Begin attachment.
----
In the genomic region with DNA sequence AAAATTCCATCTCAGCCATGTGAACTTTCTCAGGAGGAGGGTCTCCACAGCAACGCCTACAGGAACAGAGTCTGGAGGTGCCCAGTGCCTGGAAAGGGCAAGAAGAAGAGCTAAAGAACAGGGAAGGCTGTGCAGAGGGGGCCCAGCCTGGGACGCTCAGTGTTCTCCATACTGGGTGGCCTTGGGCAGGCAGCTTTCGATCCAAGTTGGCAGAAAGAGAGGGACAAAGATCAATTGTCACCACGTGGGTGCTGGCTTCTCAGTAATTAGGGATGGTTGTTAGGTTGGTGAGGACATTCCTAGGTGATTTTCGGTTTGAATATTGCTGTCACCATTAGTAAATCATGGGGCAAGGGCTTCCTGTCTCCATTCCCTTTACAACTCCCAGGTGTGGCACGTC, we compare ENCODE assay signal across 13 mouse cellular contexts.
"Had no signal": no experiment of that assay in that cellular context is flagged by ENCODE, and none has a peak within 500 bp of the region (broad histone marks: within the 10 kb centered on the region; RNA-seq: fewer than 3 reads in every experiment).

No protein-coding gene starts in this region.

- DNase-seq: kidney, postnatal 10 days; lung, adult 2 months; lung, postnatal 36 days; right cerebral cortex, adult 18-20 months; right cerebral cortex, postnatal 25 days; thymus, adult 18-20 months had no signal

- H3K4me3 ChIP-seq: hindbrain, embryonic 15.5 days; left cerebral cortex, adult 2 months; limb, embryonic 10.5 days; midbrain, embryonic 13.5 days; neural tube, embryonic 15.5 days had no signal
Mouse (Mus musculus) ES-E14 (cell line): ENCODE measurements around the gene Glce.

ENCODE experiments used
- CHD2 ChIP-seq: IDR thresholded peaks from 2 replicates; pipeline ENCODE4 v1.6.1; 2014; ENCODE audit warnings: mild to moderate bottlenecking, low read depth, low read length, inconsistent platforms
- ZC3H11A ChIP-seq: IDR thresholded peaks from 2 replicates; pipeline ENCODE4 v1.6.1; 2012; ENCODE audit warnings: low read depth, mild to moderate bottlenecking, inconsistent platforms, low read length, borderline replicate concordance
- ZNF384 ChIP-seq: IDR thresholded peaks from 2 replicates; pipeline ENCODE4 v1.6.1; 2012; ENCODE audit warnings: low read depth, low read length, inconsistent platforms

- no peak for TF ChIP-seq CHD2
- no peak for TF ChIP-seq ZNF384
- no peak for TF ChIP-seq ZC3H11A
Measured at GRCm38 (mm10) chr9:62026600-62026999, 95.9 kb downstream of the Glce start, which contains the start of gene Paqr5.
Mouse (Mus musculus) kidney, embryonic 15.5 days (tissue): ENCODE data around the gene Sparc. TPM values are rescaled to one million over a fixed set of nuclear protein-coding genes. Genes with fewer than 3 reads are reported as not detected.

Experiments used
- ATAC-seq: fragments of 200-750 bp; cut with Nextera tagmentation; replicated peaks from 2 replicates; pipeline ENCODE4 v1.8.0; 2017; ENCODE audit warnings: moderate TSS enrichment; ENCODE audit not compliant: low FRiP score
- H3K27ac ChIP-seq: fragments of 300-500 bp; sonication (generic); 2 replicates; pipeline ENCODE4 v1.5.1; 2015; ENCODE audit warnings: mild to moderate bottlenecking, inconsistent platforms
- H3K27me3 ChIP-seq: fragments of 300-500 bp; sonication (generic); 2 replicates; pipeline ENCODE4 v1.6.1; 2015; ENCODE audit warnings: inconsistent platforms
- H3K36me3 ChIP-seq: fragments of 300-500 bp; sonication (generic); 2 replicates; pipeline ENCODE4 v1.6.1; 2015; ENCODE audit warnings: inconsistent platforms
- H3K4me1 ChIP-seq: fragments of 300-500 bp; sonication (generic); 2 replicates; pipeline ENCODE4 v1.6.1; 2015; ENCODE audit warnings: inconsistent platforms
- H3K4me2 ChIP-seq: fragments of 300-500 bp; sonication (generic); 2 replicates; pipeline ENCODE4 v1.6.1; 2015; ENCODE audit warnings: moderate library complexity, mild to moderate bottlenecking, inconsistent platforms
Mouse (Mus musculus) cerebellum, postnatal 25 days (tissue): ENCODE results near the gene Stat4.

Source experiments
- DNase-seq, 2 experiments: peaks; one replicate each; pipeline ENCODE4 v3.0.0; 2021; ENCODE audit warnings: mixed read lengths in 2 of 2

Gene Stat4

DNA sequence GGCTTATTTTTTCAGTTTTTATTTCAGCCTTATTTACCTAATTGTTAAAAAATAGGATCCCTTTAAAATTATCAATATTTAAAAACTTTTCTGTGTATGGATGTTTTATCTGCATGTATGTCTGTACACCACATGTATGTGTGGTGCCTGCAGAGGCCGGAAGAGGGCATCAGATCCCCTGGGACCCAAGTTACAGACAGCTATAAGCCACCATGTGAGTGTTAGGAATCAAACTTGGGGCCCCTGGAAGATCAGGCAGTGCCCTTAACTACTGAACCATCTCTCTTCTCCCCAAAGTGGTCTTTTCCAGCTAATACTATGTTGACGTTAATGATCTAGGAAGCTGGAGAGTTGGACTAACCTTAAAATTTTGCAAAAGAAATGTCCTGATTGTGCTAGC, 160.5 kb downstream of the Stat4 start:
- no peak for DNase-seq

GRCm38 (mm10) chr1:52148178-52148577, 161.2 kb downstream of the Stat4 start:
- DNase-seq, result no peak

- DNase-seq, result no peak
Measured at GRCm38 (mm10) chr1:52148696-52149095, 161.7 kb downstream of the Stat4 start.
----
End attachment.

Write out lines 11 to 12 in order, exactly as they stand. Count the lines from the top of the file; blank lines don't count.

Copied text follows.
- no peak for TF ChIP-seq CHD2
- no peak for TF ChIP-seq ZNF384